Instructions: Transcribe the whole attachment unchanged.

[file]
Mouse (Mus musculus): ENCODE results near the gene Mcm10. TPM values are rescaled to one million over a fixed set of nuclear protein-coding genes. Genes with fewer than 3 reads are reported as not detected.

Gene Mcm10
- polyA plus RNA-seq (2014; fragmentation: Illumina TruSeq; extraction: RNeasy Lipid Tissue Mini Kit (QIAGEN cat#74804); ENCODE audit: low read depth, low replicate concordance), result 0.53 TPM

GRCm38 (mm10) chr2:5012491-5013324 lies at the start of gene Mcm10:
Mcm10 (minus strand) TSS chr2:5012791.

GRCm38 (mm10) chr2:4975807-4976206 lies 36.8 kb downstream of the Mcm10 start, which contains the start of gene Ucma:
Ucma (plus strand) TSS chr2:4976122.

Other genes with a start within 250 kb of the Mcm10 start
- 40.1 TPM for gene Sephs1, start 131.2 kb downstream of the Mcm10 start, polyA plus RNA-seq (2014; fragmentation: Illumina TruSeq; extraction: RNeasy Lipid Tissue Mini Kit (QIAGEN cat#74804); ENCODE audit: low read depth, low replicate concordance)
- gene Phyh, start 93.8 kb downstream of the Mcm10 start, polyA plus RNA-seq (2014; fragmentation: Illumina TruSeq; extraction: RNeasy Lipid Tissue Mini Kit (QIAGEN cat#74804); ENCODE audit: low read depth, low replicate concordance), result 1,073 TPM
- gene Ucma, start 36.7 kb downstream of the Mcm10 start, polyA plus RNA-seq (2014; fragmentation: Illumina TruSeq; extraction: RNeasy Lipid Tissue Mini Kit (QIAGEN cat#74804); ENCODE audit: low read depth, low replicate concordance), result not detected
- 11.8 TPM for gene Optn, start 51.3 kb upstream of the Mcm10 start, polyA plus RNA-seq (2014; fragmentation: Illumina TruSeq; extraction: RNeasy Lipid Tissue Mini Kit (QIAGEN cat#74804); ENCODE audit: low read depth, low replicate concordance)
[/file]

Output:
Mouse (Mus musculus): ENCODE results near the gene Mcm10. TPM values are rescaled to one million over a fixed set of nuclear protein-coding genes. Genes with fewer than 3 reads are reported as not detected.

Gene Mcm10
- polyA plus RNA-seq (2014; fragmentation: Illumina TruSeq; extraction: RNeasy Lipid Tissue Mini Kit (QIAGEN cat#74804); ENCODE audit: low read depth, low replicate concordance), result 0.53 TPM

GRCm38 (mm10) chr2:5012491-5013324 lies at the start of gene Mcm10:
Mcm10 (minus strand) TSS chr2:5012791.

GRCm38 (mm10) chr2:4975807-4976206 lies 36.8 kb downstream of the Mcm10 start, which contains the start of gene Ucma:
Ucma (plus strand) TSS chr2:4976122.

Other genes with a start within 250 kb of the Mcm10 start
- 40.1 TPM for gene Sephs1, start 131.2 kb downstream of the Mcm10 start, polyA plus RNA-seq (2014; fragmentation: Illumina TruSeq; extraction: RNeasy Lipid Tissue Mini Kit (QIAGEN cat#74804); ENCODE audit: low read depth, low replicate concordance)
- gene Phyh, start 93.8 kb downstream of the Mcm10 start, polyA plus RNA-seq (2014; fragmentation: Illumina TruSeq; extraction: RNeasy Lipid Tissue Mini Kit (QIAGEN cat#74804); ENCODE audit: low read depth, low replicate concordance), result 1,073 TPM
- gene Ucma, start 36.7 kb downstream of the Mcm10 start, polyA plus RNA-seq (2014; fragmentation: Illumina TruSeq; extraction: RNeasy Lipid Tissue Mini Kit (QIAGEN cat#74804); ENCODE audit: low read depth, low replicate concordance), result not detected
- 11.8 TPM for gene Optn, start 51.3 kb upstream of the Mcm10 start, polyA plus RNA-seq (2014; fragmentation: Illumina TruSeq; extraction: RNeasy Lipid Tissue Mini Kit (QIAGEN cat#74804); ENCODE audit: low read depth, low replicate concordance)